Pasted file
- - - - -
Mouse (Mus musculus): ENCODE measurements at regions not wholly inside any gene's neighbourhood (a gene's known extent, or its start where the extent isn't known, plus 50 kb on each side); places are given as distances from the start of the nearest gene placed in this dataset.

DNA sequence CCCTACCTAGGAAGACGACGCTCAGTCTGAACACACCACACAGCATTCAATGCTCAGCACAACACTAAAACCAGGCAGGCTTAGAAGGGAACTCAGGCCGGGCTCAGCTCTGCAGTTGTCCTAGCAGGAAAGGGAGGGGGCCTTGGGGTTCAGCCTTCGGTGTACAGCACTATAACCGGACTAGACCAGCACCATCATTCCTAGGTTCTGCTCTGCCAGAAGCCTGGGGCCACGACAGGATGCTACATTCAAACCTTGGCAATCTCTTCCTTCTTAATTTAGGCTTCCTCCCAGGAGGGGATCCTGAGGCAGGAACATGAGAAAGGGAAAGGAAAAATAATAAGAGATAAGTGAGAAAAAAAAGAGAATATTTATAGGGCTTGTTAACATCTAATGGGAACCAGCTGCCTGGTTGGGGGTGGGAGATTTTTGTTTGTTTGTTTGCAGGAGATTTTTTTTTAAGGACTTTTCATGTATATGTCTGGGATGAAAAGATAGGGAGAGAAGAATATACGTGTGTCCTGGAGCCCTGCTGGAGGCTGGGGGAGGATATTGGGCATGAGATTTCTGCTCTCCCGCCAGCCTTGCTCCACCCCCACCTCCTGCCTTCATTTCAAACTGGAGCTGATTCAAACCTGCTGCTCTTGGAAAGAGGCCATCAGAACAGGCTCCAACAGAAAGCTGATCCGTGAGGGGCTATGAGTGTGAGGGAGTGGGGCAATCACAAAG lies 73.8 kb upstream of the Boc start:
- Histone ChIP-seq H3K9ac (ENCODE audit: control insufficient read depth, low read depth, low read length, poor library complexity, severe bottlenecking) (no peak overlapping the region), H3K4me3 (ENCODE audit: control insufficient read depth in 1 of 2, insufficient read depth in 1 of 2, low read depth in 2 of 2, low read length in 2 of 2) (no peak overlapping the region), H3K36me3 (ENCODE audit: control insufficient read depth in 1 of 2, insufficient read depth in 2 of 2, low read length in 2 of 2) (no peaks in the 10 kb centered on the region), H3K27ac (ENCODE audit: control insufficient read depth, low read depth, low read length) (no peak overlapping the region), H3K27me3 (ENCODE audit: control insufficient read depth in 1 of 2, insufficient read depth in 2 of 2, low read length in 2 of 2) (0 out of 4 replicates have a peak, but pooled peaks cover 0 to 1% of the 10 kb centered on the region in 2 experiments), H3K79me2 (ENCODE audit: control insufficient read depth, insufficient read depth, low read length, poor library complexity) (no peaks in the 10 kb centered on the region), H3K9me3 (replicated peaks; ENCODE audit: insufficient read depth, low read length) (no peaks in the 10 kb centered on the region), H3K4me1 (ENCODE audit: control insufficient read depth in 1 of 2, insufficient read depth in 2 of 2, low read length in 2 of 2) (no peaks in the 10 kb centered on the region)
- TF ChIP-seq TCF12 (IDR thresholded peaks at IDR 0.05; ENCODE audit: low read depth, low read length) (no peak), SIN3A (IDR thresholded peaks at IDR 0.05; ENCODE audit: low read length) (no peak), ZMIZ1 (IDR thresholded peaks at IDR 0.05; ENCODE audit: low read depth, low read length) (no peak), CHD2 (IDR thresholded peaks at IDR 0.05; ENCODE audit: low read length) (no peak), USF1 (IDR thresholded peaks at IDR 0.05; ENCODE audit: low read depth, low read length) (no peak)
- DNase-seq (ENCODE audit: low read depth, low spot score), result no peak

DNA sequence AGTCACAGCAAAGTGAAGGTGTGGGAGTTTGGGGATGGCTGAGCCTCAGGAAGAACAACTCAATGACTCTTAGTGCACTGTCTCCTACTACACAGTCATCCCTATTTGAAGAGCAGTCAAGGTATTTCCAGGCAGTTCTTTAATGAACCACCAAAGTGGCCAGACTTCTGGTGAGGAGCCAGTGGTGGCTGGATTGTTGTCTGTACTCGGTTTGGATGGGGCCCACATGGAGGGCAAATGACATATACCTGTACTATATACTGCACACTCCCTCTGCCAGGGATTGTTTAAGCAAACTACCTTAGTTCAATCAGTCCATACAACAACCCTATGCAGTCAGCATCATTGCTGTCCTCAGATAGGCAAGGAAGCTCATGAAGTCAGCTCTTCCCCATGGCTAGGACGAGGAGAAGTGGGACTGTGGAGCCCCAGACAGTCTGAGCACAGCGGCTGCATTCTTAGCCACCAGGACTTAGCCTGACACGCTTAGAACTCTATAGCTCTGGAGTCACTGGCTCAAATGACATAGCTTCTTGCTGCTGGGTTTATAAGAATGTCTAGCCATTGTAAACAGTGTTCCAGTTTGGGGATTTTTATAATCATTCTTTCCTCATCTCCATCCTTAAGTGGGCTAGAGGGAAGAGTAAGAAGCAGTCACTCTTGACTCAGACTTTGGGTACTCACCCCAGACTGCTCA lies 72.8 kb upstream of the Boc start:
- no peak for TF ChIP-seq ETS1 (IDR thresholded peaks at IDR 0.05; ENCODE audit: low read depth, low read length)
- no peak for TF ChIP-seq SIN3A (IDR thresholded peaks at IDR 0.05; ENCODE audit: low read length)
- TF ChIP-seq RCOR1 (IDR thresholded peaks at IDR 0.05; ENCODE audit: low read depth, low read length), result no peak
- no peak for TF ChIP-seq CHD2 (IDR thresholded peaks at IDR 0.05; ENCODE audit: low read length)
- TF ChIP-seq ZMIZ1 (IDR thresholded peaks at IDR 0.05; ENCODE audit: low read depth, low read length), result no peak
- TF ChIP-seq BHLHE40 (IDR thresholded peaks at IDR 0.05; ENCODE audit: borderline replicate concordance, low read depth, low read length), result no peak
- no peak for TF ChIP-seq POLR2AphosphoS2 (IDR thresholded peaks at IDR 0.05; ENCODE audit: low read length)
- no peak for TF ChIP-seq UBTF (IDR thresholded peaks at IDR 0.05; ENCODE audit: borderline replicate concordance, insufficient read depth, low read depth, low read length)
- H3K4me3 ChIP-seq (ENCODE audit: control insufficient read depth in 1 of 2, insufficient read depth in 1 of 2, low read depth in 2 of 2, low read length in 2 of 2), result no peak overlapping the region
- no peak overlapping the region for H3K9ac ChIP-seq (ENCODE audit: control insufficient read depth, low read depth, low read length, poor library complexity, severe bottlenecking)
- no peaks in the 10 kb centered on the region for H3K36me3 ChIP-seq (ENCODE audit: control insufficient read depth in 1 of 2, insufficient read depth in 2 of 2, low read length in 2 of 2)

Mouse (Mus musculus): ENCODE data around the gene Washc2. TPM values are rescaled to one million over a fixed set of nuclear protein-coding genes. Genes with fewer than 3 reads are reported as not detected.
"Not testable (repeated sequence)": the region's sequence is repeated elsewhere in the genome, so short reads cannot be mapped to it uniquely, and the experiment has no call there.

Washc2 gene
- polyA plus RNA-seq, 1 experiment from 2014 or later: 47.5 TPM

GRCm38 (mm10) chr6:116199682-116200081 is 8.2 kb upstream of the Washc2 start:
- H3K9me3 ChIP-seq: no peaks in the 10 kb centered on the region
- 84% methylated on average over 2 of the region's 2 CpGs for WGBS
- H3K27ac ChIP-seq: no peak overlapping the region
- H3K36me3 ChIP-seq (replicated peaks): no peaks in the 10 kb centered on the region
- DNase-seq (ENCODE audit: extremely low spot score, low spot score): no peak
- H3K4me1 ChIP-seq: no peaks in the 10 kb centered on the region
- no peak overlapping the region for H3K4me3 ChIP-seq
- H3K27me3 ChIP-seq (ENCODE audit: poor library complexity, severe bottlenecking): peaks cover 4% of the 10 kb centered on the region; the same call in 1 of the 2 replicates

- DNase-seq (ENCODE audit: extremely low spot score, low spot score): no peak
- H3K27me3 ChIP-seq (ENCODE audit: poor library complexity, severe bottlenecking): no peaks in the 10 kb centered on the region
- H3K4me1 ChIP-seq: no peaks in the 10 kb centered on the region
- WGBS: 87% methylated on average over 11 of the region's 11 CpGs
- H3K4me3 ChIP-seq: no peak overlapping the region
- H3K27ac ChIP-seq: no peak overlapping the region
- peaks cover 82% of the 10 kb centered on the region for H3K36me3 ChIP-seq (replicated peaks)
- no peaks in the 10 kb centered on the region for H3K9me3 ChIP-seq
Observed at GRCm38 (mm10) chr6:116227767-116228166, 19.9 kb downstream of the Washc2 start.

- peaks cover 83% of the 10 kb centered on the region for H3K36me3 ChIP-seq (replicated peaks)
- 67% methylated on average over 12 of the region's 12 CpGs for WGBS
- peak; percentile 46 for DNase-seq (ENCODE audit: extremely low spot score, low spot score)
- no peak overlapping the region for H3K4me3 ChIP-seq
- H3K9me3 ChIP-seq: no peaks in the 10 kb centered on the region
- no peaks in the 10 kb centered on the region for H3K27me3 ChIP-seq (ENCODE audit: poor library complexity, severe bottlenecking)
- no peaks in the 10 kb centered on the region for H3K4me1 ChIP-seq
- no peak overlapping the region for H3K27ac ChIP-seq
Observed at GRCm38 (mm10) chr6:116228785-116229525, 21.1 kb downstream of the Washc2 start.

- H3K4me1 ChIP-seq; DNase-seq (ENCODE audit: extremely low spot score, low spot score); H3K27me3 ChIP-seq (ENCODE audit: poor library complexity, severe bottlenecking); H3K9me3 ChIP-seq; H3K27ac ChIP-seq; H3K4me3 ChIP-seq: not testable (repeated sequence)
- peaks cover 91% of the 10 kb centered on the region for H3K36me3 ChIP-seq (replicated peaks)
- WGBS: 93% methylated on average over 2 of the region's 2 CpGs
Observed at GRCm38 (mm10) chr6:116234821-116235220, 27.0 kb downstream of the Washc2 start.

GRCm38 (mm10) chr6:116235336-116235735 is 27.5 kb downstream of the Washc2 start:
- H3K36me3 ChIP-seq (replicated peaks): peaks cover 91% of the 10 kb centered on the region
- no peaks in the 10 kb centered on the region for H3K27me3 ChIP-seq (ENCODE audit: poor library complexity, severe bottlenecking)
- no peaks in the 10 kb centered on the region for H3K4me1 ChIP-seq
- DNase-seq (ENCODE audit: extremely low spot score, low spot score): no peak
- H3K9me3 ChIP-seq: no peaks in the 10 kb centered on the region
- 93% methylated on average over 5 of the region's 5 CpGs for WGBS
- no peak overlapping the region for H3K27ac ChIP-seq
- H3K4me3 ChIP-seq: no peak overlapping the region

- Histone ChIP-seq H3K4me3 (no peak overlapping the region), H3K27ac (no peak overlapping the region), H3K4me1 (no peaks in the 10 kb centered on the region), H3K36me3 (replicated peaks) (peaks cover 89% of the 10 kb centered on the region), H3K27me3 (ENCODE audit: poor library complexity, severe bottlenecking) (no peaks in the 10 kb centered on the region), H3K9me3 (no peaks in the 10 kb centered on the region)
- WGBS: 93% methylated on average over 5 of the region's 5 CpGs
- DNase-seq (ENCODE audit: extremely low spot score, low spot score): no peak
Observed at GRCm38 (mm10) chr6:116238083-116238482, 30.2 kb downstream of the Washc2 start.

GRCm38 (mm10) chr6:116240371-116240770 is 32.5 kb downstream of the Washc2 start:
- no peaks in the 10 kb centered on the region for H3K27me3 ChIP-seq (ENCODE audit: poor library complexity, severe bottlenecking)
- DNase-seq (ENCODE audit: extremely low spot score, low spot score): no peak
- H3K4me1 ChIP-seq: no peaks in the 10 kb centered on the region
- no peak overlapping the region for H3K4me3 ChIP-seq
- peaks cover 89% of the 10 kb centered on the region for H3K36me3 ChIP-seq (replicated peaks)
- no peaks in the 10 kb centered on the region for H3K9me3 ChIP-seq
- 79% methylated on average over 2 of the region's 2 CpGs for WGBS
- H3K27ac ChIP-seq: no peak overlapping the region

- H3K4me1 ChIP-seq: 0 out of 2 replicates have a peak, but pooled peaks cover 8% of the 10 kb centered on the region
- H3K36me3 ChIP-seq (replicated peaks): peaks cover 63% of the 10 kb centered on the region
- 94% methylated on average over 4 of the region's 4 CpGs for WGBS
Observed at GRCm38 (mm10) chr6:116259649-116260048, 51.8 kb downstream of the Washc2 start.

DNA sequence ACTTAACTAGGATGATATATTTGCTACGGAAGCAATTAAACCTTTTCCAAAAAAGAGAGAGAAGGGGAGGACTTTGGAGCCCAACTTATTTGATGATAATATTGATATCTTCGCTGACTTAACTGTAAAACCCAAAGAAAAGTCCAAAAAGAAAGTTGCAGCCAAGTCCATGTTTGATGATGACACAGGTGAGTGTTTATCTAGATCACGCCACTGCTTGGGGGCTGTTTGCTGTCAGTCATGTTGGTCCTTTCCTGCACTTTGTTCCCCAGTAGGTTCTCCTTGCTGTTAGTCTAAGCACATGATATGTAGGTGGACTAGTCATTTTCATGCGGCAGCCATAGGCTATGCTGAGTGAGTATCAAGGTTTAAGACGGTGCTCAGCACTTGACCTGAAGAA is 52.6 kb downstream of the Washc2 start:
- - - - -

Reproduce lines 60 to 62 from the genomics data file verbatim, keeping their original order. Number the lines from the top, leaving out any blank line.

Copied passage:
- no peak overlapping the region for H3K27ac ChIP-seq
- H3K4me3 ChIP-seq: no peak overlapping the region

- Histone ChIP-seq H3K4me3 (no peak overlapping the region), H3K27ac (no peak overlapping the region), H3K4me1 (no peaks in the 10 kb centered on the region), H3K36me3 (replicated peaks) (peaks cover 89% of the 10 kb centered on the region), H3K27me3 (ENCODE audit: poor library complexity, severe bottlenecking) (no peaks in the 10 kb centered on the region), H3K9me3 (no peaks in the 10 kb centered on the region)